the Ontario Chair. She said “You have met all of the Chairs; we’re all different. Don’t be afraid
to
follow your own path.”


I became the first member of the second group of Chairs when I was awarded the Ontario chair in
2003. As of last November, we now have complete representation across all regions in Canada.
The other four Chairs are also remarkabl
e women:

Dr. Anne Condon (British Columbia and Yukon) is a computer scientist;

Dr. Julita Vassileva (Prairie region) is also a computer scientist;

Dr. Nadia Ghazzali (Quebec) is a statistician, and

Dr. Cecilia Moloney (Atlantic region) is an electrical and

computer engineer.

The five of us form a true network in that we share information and strategies and we work
together to have stronger impact at a national level.


Three of the five chairs are able to participate in this conference so we took advantag
e of the
opportunity and met as a group on Tuesday. We did get a group picture and, in addition to
myself, Cecilia and Anne, you see Janice DeMoor and Monika Michalska sitting at the right hand
end of the group. Janice is the coordinator for our national

network of chairs. Monika is the
NSERC program officer for the regional chairs program. We have been fortunate that there are a
number of NSERC staff who are committed to achieving the goals of this program and they
provide invaluable support for the Ch
airs’ initiatives.


6

Outside of our rooms: Networkin
g across the academy

Davidson, V.J.


Julita Vassileva is on a sabbatical leave this year and she is working in Pittsburgh this week but
she was able join our discussion through a Skype connection. One of the challenges for all of us
is to balance our teaching and resear
ch with activities related to our chair program; the nominal
balance is 50:50. Since our work is spread across these multiple rooms, it is important that we
use broader networks to accomplish our goals.


The title of my talk


“Outside of our rooms”


al
ludes to the spaces we create outside of our
individual disciplines in science and engineering and the connections that we create within and
outside of our geographic regions. We collaborate, as individual chairs and as a national
network

of chairs, with
advocacy organizations that share similar goals. We also recognize the
need to expand the conversations to include social science researchers if we hope to understand
and remove the barriers to women’s full participation in science and engineering.


C
ANAD
IAN
A
LLIANCE


W
OMEN IN
S
CIENCE AND
E
NGINEERING
4


Over the last three years, the five regional chairs and a multidisciplinary group of researchers
have been working to build a
national alliance

to address the under
-
representation of women in
science and en
gineering. NSERC and the Canadian Coalition of Women in Engineering,
Science, Trades and Technology are key partners in this alliance because both organizations
share the goal of increasing the participation of women and they are linked to communities tha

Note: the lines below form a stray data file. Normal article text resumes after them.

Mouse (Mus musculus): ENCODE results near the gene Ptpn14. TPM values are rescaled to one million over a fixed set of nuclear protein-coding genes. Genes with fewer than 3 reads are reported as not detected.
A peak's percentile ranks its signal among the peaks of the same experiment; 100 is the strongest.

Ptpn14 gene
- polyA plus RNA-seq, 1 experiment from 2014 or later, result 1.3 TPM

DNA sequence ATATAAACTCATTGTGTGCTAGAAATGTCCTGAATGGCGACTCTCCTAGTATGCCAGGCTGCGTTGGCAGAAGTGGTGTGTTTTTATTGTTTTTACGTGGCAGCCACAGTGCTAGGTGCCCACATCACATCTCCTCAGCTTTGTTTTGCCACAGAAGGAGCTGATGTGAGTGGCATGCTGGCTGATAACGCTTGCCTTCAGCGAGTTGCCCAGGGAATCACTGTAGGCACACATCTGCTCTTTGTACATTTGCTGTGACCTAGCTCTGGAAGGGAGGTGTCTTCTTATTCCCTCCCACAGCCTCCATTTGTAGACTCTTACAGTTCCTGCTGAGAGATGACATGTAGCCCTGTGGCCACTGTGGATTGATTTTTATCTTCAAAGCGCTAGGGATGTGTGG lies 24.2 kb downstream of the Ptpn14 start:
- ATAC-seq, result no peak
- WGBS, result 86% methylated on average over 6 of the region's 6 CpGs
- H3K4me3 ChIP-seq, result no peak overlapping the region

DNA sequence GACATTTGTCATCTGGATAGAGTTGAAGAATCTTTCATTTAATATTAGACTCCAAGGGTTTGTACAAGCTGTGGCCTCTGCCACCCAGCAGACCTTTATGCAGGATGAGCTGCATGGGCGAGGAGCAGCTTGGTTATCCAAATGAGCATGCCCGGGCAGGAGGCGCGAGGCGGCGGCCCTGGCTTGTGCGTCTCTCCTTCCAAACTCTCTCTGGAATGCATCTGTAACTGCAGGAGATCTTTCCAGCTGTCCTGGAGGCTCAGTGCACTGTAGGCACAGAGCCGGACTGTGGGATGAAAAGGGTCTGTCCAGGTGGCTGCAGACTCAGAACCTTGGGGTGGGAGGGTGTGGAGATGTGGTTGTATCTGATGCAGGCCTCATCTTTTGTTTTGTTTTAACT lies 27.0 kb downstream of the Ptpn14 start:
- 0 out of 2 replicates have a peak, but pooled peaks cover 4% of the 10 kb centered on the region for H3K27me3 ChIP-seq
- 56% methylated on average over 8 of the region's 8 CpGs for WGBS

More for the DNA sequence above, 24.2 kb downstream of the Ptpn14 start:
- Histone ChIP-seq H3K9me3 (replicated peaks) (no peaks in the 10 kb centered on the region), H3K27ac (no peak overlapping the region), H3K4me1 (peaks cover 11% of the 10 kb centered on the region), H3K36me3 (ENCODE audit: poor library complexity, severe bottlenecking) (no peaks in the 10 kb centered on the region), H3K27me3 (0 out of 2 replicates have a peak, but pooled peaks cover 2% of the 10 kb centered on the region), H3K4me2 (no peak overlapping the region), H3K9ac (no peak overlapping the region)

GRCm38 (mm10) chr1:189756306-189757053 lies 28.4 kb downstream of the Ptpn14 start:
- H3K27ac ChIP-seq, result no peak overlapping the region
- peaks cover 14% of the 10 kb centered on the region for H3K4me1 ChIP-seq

t
can effect change. A number of Deans of Science and Engineering and senior administrators are
also partners. We have started with a small research project that is focussed on graduate students
in science and engineering and we have recently submitted a

proposal for a five
-
year program to
the Community University Research Alliance or CURA program of the Social Sciences and
Humanities Research Council.


It is clear that the ongoing under
-
representation of women in science and engineering is a
multiface
ted and complex issue, which has deep social, cultural, and organizational roots. A
deeper understanding of causes and remedies calls for interdisciplinary efforts. Isolated programs
are not sufficient to effect sustained change. There must be instituti
onal commitment to change.
Thus there is a need for a new level of dialogue among researchers, advocates, and those in
positions to make change. The alliance brings women in science and engineering together with
their advocates to engage in new conversati
ons, and to develop new instruments, and more
nuanced strategies suitable to the complexity of the situation.


Because universities are sites for professional training and graduate education as well as places of
employment for scientists and engineers
, they are deeply implicated in the project to recruit and
retain women in science and engineering. It is in their own best interests to transform attitudes,
practices, and policies to ensure equitable environments. Thus universities will provide the
loca
tion for much of our research. Within a multi
-
dimensional framework, we will examine
recruitment, retention, and advancement issues for women in undergraduate and graduate studies



4

The writing in this section is drawn from our proposal to the Co
mmunity
-
University Research Alliance program
(Social Sciences and Humanities Research Council) “An integrated approach to women in science and engineering:
Focus on the academy”. Professor Ruby Heap (Department of History, University of Ottawa), Linda Haw
kins
(Executive Director, Centre for Families, Work and Well
-
being, University of Guelph) and I wrote this material as a
team.

7

Outside of our rooms: Networking across the academy

Davidson, V.J.


as well as in academic careers. We will investigate two spaces, the larger r
oom of the academy
-

the context and climate that shape outcomes for women students and faculty


and the individual
rooms


their personal context, values and goals